Children and the Holidays

Children and the Holidays:

The following tips were provided by Jill Rigby, an author and frequent guest on 9News This Morning's Parenting 101 segment.

Christmas season is really about giving, not receiving. Christmas is about loving others, not worrying about being loved. The heart of Christmas is found in sharing God's love with everyone. To encourage our children to be others-centered we made three trees today that help your children focus on others.

Family Christmas Tree-Help your children select or make ornaments that depict the members of your family and friends. For instance, a soccer ball for the brother who's on the team! A ballerina for the cousin who dancing her way across the stage! Make tags to hang from each one with the family member's name.

Advent Tree-We used our matchbox advent boxes from last months segment to decorate a small tree that can be placed in the heart of the home, the kitchen, so no one forgets to enjoy a candy treat each day! The others-centered lesson comes when your children write an act of love they'll do for someone else that day. For instance, "Be kind to my little sister." "Help with the supper dishes." "Play a game with my elderly neighbor."

The Christ Tree-Pick up a tomato cage at a local nursery. ($1.00-2.00) Tie the loose pieces together to form the top of the tree. Wrap with wire to secure. Attach artificial pieces of garland and picks with wire to cover the entire cage. Collect the symbols of Christ and attach to your tree. Place over a wooden cross to teach your children the true meaning of Christmas. God sent His Son into our world to lead us back to Him. He lived to die for us. Read the Christmas story from Luke 2 as a family. Lift the tree to reveal the cross beneath. Beautiful way to help your children "see" the cross when they look at a Christmas tree!

A few symbols of Christ to get you started:

            The Precious Pearl

            The Lamb of God

            The Door

            The Gate

            The King of Kings

            The Fish

            The Wheat

            The Good Shepherd

            The Key

The following tips were provided by Dr. Roger Butner, a family therapist and frequent guest on 9News This Morning's Parenting 101 segment.

Taking into account your children's ages and interest levels, include them in holiday planning and preparations. Parents often set themselves up for trouble by making holiday plans without getting input from kids, sometimes even without even realistically considering the kids.

Do your best to make holiday plans that will work for the whole family. This doesn't mean you hand over the decisions to your children, but seeking and considering their input can really help minimize some unnecessary conflict and stress. If kids are too young to offer meaningful input, be sure to consider their limitations, interests, and abilities in your plans.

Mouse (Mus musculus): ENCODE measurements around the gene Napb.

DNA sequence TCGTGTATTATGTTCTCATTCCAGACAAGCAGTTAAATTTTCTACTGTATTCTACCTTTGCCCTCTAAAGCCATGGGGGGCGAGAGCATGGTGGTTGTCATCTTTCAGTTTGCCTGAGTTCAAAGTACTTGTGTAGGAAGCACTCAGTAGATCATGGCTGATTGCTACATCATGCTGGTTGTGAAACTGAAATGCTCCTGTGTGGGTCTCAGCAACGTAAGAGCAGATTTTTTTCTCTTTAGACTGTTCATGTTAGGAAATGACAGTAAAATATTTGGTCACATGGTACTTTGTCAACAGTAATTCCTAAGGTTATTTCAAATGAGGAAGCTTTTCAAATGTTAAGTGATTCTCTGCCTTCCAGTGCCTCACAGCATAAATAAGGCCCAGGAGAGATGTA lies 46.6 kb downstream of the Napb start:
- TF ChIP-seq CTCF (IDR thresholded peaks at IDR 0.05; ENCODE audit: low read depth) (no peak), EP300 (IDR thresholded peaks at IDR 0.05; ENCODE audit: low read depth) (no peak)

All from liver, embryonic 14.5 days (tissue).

Remember, often times less is more. Leave room for rest, relaxation, and spontaneity during your holiday season. Planning and structure are good things, no doubt about it. However, don't try to do so much that you get to the end of your holiday and vacation time, and wish you had vacation time to rest from your vacation time. Make sure to celebrate the traditions that are important to you and your children, and be willing to let go of traditions that may be low on meaning but big on time and energy (stress).

If your family doesn't really have meaningful traditions for Thanksgiving, Christmas, New Year's, etc, try some new things this year and see if they are worth repeating in years to come. Such traditions could center on religious beliefs and family values, relationships among family and friends, special meals or other gatherings, fun times with gifts or stockings, special games played, connecting in special ways with the community, or so many other things that can bring rich meaning to the holidays

Holiday Activities for your Children:
The following tips were provided by Jill Rigby, author and frequent guest on 9News This Morning's Parenting 101 segment.

Helping Your Child Understand Thanksgiving

Supplies: 24 matchboxes, red/green paints, small brush, scraps of wrapping paper, ribbon, glue stick, small trinkets, candy

Assemble: Paint the match boxes. Cut small scraps of paper to line the inside of each box. Use an ice pick to punch a small hole in the center back of each box. Thread ribbon through to form a hanger. Wrap another slip of paper around the matchbox cover, adhere with glue stick. Add numbers to the bottom center of each matchbox cover. (You can find button numbers, stick-on numbers, etc. in the scrapbook department of your local crafts store.)

Encourage your children to write a blessing on a small slip of paper and place inside each box. On Thanksgiving, your guests can open the boxes and read each blessing. Transfer the boxes to a green wreath or hang from a garland to use as a traditional advent calendar. During the month of December as your children open each box to receive a little trinket or candy, encourage them to fill the boxes with gifts from their hearts. Spending time with an elderly neighbor, reading a story to a younger sibling, helping with the dishes after supper, etc. On Christmas have your children read each one as a reminder Christmas is about giving ourselves in service to others.